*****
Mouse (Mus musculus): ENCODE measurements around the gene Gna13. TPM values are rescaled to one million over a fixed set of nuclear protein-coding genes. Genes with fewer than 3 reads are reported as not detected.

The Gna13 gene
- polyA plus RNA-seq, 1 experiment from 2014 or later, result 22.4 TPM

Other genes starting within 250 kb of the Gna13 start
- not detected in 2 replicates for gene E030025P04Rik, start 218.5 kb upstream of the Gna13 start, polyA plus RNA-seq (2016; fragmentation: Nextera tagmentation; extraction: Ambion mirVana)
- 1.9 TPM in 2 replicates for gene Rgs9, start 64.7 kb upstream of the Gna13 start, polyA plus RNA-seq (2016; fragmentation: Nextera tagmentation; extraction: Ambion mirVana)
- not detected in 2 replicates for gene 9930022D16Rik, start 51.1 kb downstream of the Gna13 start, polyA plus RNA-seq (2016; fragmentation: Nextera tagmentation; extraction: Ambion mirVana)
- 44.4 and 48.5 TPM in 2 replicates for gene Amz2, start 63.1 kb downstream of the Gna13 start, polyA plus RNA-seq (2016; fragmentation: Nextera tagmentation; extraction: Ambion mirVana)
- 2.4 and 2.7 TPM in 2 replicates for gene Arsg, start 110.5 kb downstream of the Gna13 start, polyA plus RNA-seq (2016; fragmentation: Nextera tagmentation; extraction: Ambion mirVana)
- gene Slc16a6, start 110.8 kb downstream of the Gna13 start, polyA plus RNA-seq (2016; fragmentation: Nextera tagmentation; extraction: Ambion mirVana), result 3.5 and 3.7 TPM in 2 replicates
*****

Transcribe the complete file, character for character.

Mouse (Mus musculus): ENCODE measurements around the gene Gna13. TPM values are rescaled to one million over a fixed set of nuclear protein-coding genes. Genes with fewer than 3 reads are reported as not detected.

The Gna13 gene
- polyA plus RNA-seq, 1 experiment from 2014 or later, result 22.4 TPM

Other genes starting within 250 kb of the Gna13 start
- not detected in 2 replicates for gene E030025P04Rik, start 218.5 kb upstream of the Gna13 start, polyA plus RNA-seq (2016; fragmentation: Nextera tagmentation; extraction: Ambion mirVana)
- 1.9 TPM in 2 replicates for gene Rgs9, start 64.7 kb upstream of the Gna13 start, polyA plus RNA-seq (2016; fragmentation: Nextera tagmentation; extraction: Ambion mirVana)
- not detected in 2 replicates for gene 9930022D16Rik, start 51.1 kb downstream of the Gna13 start, polyA plus RNA-seq (2016; fragmentation: Nextera tagmentation; extraction: Ambion mirVana)
- 44.4 and 48.5 TPM in 2 replicates for gene Amz2, start 63.1 kb downstream of the Gna13 start, polyA plus RNA-seq (2016; fragmentation: Nextera tagmentation; extraction: Ambion mirVana)
- 2.4 and 2.7 TPM in 2 replicates for gene Arsg, start 110.5 kb downstream of the Gna13 start, polyA plus RNA-seq (2016; fragmentation: Nextera tagmentation; extraction: Ambion mirVana)
- gene Slc16a6, start 110.8 kb downstream of the Gna13 start, polyA plus RNA-seq (2016; fragmentation: Nextera tagmentation; extraction: Ambion mirVana), result 3.5 and 3.7 TPM in 2 replicates